Displaying articles for: October 2008
And another who was born on the very next day.
And both of these babies, as everyone knows,
had ten little fingers and ten little toes.
Two internationally acclaimed figures -- Australian writer Mem Fox and British illustrator Helen Oxenbury -- have collaborated on a book that is sure to become an instant classic. The topic appears so obvious, one would think that it had been done before many times over -- but no. When reading it aloud again and again, as books for the little ones must be, not only does one not get tired of the words but also finds joy anew. Like a great rock song, the rhymes become embedded in the brain, and one finds oneself reciting them at odd moments -- perhaps standing in a grocery line entertaining a baby strapped to a cart, ?and this little baby as every one knows?" Oxenbury has created a diverse cast of sweet, round-faced, pudgy-limbed toddlers from around the world who populate the oversize white pages as Fox?s rhyming words flow effortlessly. A master watercolorist, Oxenbury plays with light and dark, composition and line, down to the finer details of a stickily snotty baby who suffers from ?sneezes and chills? -- and doesn't slight the texture of his velvety soft green blankie. The story could go on forever as we would never run out of babies with fingers and toes, however Fox cleverly finishes with one little baby -- held this time by a doting stand-in for every mother -- who (as everyone knows) has ten little fingers and ten little toes, ?and three little kisses on the end of its nose.?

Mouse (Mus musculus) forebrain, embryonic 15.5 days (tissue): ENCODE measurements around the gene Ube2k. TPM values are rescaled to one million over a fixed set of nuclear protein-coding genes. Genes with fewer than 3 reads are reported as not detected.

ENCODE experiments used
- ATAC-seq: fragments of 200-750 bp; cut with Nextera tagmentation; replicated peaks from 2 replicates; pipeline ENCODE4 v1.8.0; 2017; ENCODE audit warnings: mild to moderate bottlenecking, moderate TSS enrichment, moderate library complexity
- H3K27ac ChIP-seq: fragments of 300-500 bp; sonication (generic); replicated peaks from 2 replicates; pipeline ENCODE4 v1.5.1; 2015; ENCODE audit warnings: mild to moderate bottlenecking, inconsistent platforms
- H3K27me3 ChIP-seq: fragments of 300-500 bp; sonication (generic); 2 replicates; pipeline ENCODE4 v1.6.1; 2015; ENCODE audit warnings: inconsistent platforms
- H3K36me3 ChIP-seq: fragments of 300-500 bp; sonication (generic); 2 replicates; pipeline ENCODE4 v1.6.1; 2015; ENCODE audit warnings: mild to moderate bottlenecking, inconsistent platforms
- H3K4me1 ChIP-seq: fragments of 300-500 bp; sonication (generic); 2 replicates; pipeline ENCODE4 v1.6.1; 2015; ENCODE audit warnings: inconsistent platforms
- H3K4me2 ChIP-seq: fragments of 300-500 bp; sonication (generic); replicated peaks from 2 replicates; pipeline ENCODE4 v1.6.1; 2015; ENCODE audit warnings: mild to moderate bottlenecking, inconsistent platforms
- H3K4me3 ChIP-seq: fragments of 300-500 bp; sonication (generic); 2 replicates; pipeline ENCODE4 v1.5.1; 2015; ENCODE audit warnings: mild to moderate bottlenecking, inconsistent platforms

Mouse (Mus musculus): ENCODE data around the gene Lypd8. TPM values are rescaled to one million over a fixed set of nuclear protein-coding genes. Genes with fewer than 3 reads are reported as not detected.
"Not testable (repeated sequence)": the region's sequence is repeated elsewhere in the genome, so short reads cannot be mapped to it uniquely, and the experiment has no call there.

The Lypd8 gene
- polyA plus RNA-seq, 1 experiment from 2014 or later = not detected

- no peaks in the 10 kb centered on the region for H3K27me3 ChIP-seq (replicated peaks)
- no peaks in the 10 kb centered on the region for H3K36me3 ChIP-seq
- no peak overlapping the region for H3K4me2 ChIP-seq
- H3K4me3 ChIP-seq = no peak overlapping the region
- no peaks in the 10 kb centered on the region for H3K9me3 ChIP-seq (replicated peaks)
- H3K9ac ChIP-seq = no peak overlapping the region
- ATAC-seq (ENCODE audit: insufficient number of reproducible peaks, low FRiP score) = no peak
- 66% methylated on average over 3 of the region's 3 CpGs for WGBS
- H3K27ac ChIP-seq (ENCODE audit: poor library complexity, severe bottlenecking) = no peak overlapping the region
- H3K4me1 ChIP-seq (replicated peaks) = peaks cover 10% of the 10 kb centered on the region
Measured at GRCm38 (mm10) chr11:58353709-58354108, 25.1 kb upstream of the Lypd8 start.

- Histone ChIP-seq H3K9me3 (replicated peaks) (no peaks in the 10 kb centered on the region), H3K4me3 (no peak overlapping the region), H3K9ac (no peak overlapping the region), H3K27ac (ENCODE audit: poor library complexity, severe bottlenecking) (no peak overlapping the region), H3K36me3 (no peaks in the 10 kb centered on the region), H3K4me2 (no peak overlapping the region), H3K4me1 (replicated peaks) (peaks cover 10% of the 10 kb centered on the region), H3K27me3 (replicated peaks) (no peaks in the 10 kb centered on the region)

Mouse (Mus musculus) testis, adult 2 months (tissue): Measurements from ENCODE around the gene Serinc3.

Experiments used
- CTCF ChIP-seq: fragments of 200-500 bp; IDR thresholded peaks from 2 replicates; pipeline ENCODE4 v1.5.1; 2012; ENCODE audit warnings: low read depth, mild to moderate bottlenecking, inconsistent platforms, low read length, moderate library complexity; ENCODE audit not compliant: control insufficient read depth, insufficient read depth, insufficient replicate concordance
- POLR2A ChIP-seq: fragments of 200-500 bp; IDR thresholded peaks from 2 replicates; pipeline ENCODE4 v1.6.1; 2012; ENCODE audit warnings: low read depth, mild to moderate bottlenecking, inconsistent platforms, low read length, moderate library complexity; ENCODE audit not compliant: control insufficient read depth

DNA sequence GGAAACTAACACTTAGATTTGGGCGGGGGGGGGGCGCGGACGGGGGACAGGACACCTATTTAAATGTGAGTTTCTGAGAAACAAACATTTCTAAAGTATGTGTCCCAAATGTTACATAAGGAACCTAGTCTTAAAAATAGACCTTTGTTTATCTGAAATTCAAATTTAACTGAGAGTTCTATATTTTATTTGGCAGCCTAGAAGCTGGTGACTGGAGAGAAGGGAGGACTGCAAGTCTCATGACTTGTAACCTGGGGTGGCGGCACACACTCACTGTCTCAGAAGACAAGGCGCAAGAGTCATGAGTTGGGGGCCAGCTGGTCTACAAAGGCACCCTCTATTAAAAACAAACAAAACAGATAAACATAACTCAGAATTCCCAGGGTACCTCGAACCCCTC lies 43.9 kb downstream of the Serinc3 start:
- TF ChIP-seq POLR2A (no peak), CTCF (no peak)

And women too. Luminaries from Colin Firth to Nick Cave and Jonathan Franzen chose the poems that bring them to tears, and the result is a stunning collection of poignant verse from writers like Auden, Whitman, Bishop, Larkin, Neruda and many others. Warning: choking-up hazard.
Trapped beneath his entertainment system, reality TV mastermind Rick Salter reflects on his life and tries to piece together the events of the previous evening. Seth Kaufman’s romp is an outrageous meditation on pain and entertainment in a deranged world in which the two are often interchangeable.
Frank Black, frontman for the Pixies, has written a transgressive historical fiction with shades of Thomas Pynchon (focused as it is on the history of explosives and cinematic pornography), all set in a hallucinatory Edwardian Europe.